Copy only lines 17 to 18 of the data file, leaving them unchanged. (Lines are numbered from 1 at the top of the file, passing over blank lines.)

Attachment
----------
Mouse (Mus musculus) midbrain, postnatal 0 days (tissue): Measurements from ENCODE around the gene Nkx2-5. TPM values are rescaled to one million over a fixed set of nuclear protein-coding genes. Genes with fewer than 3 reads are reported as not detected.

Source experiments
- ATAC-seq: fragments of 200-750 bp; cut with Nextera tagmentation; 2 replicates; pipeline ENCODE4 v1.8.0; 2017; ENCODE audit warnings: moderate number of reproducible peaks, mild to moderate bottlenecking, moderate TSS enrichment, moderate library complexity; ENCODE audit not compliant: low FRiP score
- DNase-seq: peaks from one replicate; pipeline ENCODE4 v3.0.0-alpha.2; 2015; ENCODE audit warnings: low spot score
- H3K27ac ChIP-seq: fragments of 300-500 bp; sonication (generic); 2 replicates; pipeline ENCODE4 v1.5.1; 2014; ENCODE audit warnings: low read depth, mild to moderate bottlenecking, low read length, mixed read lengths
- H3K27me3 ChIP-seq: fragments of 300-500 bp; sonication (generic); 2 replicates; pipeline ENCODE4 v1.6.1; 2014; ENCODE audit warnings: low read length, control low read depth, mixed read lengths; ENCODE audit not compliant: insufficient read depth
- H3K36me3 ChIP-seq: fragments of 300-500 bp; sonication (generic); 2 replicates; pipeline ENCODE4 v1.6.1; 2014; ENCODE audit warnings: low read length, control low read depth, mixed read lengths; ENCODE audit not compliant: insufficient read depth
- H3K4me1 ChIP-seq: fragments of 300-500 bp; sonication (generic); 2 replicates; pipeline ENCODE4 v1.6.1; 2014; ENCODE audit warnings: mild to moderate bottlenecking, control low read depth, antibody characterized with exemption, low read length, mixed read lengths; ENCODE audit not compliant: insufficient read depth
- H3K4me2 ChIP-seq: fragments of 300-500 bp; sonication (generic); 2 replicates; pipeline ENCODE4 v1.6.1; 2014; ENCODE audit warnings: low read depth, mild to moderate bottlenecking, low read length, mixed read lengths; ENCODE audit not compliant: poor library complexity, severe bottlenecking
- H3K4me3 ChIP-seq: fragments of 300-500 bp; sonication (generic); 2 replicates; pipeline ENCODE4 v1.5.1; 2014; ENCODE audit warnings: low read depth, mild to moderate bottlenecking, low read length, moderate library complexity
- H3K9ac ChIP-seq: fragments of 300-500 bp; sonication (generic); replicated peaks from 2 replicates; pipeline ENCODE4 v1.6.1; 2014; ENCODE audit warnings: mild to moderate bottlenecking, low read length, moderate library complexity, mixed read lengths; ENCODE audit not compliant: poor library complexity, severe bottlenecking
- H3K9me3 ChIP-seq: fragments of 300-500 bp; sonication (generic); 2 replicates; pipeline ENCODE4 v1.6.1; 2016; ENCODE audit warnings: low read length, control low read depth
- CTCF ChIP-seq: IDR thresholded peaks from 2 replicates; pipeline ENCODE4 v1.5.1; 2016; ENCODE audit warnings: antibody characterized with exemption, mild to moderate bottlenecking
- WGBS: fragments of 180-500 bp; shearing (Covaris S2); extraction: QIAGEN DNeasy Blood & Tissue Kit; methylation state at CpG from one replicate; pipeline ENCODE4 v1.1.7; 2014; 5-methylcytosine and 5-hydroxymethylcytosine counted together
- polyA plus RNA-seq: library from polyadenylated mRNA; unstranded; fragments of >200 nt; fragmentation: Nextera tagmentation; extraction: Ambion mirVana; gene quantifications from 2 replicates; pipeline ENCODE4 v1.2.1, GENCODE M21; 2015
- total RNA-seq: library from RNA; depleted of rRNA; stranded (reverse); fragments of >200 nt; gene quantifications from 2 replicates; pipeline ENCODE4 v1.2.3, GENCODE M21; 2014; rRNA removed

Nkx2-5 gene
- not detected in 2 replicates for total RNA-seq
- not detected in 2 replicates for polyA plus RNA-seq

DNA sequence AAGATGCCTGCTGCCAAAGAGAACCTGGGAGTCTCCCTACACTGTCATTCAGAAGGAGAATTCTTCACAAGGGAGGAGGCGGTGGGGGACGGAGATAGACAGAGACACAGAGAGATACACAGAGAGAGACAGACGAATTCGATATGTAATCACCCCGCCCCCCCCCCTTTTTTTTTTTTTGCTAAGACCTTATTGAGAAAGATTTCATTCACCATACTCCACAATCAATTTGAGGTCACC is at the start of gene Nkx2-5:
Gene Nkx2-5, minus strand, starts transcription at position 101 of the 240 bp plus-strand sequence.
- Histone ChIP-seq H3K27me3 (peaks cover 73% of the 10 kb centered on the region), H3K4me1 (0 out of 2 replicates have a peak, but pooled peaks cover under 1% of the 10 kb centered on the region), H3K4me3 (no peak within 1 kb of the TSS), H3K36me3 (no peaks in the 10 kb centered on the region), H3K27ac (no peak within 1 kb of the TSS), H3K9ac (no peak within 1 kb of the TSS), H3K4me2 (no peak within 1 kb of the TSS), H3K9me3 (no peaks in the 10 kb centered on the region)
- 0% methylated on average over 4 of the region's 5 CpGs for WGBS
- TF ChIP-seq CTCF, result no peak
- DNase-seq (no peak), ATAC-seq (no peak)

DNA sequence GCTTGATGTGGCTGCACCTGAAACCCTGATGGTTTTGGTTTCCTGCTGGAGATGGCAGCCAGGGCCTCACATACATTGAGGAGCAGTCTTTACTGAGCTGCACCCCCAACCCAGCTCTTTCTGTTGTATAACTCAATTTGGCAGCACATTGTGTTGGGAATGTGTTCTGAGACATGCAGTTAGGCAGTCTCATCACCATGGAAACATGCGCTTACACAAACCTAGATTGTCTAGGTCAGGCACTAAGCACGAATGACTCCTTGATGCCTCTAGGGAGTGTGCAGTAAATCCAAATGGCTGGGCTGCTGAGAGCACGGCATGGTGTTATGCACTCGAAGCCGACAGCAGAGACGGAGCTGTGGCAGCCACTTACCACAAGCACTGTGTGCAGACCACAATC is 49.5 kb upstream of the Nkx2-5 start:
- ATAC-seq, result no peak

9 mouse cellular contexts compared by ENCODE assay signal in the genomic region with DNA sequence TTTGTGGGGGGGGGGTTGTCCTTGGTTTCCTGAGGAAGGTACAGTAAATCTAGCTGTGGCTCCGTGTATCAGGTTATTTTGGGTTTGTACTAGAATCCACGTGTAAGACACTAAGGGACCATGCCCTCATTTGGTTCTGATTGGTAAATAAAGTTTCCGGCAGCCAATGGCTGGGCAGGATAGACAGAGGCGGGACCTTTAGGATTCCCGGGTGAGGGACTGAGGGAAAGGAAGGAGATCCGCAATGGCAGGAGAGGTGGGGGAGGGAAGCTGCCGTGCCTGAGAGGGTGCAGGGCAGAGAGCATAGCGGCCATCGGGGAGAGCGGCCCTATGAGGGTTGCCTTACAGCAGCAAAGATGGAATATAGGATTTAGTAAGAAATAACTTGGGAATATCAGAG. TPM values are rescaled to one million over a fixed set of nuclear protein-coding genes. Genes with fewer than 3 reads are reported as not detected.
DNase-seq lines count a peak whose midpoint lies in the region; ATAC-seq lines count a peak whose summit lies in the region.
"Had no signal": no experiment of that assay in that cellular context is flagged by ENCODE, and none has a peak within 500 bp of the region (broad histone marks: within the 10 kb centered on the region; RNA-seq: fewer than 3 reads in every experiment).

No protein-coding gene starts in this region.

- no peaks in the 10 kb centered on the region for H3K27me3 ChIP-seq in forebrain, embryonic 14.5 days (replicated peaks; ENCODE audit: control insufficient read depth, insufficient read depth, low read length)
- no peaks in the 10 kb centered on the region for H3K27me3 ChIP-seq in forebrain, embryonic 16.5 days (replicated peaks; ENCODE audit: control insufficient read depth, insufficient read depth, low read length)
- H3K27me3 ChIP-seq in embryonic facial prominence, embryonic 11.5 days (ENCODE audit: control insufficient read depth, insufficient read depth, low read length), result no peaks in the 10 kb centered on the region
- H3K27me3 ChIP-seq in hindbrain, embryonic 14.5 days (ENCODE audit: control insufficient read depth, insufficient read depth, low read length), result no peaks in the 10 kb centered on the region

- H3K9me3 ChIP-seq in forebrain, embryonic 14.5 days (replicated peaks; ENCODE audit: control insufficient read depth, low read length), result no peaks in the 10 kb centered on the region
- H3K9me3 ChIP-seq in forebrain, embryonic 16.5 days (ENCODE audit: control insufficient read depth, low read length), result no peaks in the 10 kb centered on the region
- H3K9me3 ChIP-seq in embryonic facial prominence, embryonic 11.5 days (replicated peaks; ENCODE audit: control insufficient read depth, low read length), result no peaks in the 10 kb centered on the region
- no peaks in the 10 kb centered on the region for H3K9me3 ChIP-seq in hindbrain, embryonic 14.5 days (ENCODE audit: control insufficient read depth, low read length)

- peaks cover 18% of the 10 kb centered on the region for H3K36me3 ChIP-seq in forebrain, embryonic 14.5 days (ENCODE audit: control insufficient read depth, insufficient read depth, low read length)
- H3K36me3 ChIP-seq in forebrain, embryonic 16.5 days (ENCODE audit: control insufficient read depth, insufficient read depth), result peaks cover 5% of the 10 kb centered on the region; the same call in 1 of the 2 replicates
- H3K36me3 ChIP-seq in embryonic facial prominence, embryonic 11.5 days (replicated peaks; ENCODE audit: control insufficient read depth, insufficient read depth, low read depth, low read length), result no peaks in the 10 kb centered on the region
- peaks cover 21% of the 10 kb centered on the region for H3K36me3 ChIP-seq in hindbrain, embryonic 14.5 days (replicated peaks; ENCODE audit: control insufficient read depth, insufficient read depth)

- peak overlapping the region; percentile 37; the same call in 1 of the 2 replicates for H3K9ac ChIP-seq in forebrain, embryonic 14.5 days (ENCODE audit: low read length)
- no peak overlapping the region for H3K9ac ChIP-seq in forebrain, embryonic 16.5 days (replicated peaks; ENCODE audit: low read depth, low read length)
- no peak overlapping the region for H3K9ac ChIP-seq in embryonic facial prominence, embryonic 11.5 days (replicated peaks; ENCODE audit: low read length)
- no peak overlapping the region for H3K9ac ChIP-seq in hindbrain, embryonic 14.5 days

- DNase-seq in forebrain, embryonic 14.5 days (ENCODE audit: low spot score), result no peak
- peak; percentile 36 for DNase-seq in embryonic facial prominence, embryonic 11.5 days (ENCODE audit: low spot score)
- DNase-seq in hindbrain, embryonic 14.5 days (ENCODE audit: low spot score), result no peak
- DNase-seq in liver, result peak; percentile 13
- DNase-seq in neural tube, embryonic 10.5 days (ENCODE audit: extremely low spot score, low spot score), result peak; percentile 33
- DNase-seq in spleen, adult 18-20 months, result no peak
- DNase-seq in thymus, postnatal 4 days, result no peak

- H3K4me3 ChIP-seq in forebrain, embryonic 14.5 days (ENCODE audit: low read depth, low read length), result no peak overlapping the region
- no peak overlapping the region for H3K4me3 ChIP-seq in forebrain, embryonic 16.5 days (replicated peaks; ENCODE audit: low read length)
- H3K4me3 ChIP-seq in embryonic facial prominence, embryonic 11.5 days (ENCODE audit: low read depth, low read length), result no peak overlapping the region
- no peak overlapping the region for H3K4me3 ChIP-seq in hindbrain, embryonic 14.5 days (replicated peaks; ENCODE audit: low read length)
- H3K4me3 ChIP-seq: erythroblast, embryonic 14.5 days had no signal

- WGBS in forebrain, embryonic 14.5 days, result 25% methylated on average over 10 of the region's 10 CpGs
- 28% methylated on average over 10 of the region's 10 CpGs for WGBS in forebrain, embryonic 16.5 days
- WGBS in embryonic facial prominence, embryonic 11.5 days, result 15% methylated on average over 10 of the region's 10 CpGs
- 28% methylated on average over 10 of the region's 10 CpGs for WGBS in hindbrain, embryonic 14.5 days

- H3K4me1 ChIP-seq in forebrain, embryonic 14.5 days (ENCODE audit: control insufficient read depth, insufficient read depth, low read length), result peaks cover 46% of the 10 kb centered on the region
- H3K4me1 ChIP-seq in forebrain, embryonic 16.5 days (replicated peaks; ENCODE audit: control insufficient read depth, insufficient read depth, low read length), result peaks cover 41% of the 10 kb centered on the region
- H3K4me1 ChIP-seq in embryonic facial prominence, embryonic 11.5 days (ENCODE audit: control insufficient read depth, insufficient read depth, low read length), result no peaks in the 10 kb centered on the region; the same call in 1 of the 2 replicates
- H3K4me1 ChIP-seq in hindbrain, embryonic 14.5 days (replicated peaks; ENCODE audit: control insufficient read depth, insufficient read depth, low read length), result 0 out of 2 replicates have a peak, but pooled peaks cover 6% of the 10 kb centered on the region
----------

Nkx2-5 gene
- not detected in 2 replicates for total RNA-seq